Cells were adjusted to 1 × 106 cells ml−1 and fixed with 2% formaldehyde for 10 min at 37°C, followed by 90% ice-cold methanol for 30 min. Prior to antibody staining, cells were rinsed with 2 ml phosphate-buffered saline (PBS) containing 4% FBS. Based on a preliminary dilution curve showing that this concentration is saturating, 1 : 1000 dilution of APE/ref-1 antibody (Novus Biologicals, Littleton, CO, USA) was added to the pellet for 30 min at room temperature, then washed twice in PBS plus 4% FBS. A goat-anti-mouse FITC-labelled secondary antibody (Caltag Laboratories, Burlingame, CA, USA) was added to the pellet for 15 min at room temperature, and the sample washed twice with PBS plus 4% FBS and resuspended in 1 ml of PBS plus 4% FBS. Samples were analysed by flow cytometry (Epics Elite; Beckman-Coulter, Miami, FL, USA) using 488 nm excitation and collecting through a 525 nm bandpass filter. To standardise the flow cytometry results, calibration particles (Rainbow Beads; Spherotech Inc., Libertyville, IL, USA) were measured in each sample run. A calibration curve was generated based on the mean fluorescence values for the Rainbow Beads, as illustrated in Figure 1, and used to convert the mean fluorescence of the samples into the number of FITC molecules per cell.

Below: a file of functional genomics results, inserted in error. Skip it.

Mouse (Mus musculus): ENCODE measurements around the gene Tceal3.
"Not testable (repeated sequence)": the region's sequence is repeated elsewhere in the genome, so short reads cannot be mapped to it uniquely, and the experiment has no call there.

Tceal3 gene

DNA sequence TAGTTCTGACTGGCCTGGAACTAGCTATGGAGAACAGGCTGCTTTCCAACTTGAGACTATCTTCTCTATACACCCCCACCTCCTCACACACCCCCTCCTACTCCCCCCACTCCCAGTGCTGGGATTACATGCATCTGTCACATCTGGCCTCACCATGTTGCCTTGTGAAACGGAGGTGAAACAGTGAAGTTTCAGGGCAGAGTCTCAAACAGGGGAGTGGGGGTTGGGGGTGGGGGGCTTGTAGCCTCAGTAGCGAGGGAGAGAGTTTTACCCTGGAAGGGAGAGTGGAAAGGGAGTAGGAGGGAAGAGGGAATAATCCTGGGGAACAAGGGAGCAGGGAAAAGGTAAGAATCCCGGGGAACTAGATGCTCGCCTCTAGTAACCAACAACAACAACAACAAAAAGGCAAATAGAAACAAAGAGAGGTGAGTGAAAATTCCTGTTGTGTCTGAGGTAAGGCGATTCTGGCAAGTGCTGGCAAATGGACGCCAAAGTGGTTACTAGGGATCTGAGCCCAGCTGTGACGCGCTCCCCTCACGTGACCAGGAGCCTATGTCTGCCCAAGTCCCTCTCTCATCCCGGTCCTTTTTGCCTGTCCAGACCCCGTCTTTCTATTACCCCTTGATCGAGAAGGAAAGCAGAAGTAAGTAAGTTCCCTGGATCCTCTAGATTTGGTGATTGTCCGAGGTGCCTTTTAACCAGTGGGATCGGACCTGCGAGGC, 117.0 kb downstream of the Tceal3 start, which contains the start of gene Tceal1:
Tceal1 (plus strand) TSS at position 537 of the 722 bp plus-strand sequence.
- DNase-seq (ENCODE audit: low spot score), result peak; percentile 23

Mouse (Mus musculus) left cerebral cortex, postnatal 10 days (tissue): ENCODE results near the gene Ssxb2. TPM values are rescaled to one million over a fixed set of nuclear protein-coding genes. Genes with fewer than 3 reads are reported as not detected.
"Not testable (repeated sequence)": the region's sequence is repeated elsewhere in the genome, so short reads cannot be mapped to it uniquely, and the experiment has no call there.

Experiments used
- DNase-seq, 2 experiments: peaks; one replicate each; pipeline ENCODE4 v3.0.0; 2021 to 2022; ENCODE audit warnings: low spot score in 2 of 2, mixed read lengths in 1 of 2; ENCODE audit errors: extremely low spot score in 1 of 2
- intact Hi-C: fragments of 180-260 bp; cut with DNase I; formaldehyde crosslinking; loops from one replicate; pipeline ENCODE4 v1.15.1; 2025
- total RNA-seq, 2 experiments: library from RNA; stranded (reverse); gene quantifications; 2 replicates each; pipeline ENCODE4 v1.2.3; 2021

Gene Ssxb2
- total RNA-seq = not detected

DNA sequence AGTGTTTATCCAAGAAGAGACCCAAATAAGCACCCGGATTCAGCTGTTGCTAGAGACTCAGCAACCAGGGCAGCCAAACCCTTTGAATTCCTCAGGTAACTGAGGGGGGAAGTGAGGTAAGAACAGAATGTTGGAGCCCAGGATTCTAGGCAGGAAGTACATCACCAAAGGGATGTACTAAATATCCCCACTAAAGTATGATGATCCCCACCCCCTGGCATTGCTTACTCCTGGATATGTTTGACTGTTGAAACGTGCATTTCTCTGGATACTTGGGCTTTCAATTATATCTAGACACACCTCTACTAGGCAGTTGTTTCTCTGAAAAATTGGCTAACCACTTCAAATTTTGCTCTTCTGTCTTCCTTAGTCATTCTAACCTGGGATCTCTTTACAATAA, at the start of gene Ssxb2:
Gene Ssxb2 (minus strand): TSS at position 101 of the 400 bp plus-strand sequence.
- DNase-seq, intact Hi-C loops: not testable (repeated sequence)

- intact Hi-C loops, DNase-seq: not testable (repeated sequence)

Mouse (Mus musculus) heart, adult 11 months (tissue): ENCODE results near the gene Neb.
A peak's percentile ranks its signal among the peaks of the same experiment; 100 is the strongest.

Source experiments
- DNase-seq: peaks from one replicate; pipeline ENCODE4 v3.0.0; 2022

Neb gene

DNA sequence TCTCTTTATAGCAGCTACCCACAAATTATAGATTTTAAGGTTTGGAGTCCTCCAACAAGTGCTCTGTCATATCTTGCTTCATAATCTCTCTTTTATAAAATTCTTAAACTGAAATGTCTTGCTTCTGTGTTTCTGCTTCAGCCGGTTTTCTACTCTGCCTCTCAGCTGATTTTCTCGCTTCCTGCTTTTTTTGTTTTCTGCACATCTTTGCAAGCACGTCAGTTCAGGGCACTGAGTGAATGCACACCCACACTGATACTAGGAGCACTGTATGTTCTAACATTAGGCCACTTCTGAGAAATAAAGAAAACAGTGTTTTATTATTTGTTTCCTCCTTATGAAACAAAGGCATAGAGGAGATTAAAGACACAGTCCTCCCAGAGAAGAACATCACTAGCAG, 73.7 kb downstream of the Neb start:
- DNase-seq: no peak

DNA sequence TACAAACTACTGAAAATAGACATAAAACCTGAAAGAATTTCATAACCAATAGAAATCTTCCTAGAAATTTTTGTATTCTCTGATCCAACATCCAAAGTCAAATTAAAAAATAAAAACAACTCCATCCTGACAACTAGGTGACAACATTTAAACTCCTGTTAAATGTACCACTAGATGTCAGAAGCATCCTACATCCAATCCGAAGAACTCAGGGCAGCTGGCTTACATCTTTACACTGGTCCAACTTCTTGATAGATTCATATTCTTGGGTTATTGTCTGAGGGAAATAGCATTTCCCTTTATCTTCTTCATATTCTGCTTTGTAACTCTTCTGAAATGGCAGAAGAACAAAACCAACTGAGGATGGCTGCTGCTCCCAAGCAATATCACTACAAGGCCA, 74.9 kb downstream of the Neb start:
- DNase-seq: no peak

Gemcitabine was obtained from Eli Lilly & Co (Indianapolis, IN, USA). Exponentially growing cells were plated at ∼105 cells ml−1 in T-25 cm2 flasks, and drug added at desired concentrations to the medium and incubated for 24 or 48 h. After treatment, cells were washed, harvested and counted for the preparation of cell lysates, or fixed for flow cytometry analysis.
Transfection of antisense oligonucleotides